Work close to home and have something to say.
If you’re at the beginning of your wildlife photographer journey, go out and photograph with the gear you own. If your lenses seem too short, make landscape images with wildlife in them. If closer, make sure the eye is sharp, shoot big lenses wide open for a soft background (also a function of distance from animal to background), shoot in good light, experiment with angles, and get down low to give stature. Because you’re practicing good field ethics, you’ll be photographing animals in natural poses and with interesting behavior. Learn to move stealthily and dial in settings intuitively. Think like Malcolm Gladwell and put in your 10,000 hours… and know that we’re all a work in progress.
About gear: many of us reach a point where 300mm doesn’t get us close enough to make the images we’ve pre-visualized. But, I’m not going to be the one to tell you to go out and spend a fortune on big glass. Way back when I got serious about making wildlife images, I bought a Tokina (off-brand) 400mm f5.6 lens. A few years later, a manual 600mm f4 Nikon on eBay, followed by a couple of versions of AF 600’s, 80-400, 200-500, 500 f5.6…. the big lenses require heavy-duty support, dedicated bags, and generally cost a lot, requiring some introspection (and spousal consent) about how much we’re going to use these tools. Today, I use my little 500 f5.6 more than any of those lenses for the style of shooting I’ve developed and a desire for lightweight mobility. I’m a lot more stationary with the 600mm, and it has its place, buckled in the passenger seat (your vehicle is a rolling blind), on a big tripod when standing sentinel for songbirds, laying on my belly, and when I’m camouflaged or in a portable blind waiting for something to happen. If you’re thinking of big glass, consider renting and be mindful of the support you’ll need for that monster lens. I will say that I see quite a few of the Sigma 150-600mm lenses at workshops, a good entry into big glass photography at a reasonable price point. But, I’m not recommending or endorsing any big glass lens purchases.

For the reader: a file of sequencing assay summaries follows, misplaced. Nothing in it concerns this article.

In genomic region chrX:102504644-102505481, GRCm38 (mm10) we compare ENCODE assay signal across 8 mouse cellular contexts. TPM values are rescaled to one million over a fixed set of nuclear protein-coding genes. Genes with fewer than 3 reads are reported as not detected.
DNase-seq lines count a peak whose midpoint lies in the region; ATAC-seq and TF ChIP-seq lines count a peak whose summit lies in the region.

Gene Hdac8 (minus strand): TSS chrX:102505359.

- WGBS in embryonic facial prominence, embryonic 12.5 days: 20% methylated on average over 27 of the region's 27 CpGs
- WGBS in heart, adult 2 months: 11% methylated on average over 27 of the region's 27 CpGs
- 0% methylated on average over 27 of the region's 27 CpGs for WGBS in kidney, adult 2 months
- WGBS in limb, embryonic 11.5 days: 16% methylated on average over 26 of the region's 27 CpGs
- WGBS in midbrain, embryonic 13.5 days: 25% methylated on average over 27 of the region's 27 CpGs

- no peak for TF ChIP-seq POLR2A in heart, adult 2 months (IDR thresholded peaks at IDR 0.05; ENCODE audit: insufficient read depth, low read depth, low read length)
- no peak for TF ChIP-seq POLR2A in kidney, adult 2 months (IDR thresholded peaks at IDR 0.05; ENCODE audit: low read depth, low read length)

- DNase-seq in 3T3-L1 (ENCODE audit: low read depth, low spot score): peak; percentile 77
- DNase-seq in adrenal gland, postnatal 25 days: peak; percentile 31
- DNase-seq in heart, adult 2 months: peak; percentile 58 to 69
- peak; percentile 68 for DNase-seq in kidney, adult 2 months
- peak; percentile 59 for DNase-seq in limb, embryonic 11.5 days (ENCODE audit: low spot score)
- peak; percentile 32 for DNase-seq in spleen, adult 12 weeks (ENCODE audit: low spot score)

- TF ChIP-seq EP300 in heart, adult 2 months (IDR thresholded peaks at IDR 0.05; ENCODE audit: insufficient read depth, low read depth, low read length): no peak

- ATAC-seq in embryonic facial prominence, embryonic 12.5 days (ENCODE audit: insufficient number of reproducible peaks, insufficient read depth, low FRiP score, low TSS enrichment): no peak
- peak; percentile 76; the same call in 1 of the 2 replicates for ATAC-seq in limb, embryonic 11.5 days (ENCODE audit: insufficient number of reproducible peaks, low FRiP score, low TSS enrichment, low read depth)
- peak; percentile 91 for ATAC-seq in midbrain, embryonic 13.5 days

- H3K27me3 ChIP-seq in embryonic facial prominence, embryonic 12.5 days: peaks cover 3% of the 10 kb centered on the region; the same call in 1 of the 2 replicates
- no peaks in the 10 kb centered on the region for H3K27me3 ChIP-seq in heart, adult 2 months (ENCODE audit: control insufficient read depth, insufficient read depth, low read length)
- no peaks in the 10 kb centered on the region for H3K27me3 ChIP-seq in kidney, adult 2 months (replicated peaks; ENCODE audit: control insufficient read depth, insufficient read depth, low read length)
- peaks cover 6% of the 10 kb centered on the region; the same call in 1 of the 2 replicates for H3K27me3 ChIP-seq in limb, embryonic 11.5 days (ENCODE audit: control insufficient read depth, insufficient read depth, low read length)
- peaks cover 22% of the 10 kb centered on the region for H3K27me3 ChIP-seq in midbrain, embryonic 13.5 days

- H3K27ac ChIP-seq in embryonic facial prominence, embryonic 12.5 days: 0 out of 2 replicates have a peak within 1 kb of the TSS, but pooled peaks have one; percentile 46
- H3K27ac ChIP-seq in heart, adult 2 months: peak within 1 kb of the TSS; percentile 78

I saved gear for the end because it’s the least important aspect of wildlife photography until we’ve built a strong foundation of solid, ethical field practices. The world doesn’t need any more photographers causing harm and needs more conservation stories. Have fun out there and tell a story.
What do you want to say with your wildlife photography?